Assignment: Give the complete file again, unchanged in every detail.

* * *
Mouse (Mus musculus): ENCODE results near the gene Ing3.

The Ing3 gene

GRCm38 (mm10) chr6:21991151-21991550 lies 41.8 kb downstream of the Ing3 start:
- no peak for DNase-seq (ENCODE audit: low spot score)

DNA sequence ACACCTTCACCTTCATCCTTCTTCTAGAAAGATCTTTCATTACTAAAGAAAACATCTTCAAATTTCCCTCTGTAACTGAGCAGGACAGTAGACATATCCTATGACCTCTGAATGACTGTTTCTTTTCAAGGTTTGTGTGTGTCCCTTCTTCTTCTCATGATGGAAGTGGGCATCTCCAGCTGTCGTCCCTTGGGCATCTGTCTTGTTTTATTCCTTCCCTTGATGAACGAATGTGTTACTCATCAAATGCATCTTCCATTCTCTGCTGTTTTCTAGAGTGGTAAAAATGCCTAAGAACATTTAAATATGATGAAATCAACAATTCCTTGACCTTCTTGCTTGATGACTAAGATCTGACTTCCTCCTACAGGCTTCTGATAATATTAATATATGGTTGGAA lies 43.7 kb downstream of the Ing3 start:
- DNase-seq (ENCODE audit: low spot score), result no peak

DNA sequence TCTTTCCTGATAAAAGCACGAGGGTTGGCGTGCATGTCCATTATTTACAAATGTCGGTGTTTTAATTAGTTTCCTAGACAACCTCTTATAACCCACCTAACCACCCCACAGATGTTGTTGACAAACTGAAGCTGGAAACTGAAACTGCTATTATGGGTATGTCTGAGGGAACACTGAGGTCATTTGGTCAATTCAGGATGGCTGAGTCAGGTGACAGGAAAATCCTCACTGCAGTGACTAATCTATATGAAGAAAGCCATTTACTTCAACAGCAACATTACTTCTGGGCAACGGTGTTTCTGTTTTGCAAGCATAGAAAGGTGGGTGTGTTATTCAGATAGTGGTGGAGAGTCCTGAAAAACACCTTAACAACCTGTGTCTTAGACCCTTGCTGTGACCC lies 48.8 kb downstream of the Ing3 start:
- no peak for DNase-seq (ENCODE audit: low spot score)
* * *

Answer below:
Mouse (Mus musculus): ENCODE results near the gene Ing3.

The Ing3 gene

GRCm38 (mm10) chr6:21991151-21991550 lies 41.8 kb downstream of the Ing3 start:
- no peak for DNase-seq (ENCODE audit: low spot score)

DNA sequence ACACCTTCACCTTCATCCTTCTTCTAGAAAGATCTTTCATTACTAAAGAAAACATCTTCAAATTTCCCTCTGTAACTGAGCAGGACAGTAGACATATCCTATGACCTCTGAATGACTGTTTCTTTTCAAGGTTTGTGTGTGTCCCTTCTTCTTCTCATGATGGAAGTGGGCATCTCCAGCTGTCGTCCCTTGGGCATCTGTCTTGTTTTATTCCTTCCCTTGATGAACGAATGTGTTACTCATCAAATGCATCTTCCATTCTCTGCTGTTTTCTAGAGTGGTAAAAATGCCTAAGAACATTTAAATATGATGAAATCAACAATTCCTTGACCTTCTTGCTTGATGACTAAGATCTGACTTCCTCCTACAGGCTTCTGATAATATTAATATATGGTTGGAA lies 43.7 kb downstream of the Ing3 start:
- DNase-seq (ENCODE audit: low spot score), result no peak

DNA sequence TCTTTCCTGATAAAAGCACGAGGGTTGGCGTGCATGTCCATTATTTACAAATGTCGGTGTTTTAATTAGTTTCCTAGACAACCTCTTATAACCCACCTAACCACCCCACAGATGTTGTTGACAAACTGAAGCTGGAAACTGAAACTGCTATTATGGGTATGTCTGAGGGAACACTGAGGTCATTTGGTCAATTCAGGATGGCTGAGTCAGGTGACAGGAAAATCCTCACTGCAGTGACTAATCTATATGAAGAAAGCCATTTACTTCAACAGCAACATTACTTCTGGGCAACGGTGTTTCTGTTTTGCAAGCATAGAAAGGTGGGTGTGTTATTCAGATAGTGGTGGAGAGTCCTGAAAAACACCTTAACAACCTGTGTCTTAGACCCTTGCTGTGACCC lies 48.8 kb downstream of the Ing3 start:
- no peak for DNase-seq (ENCODE audit: low spot score)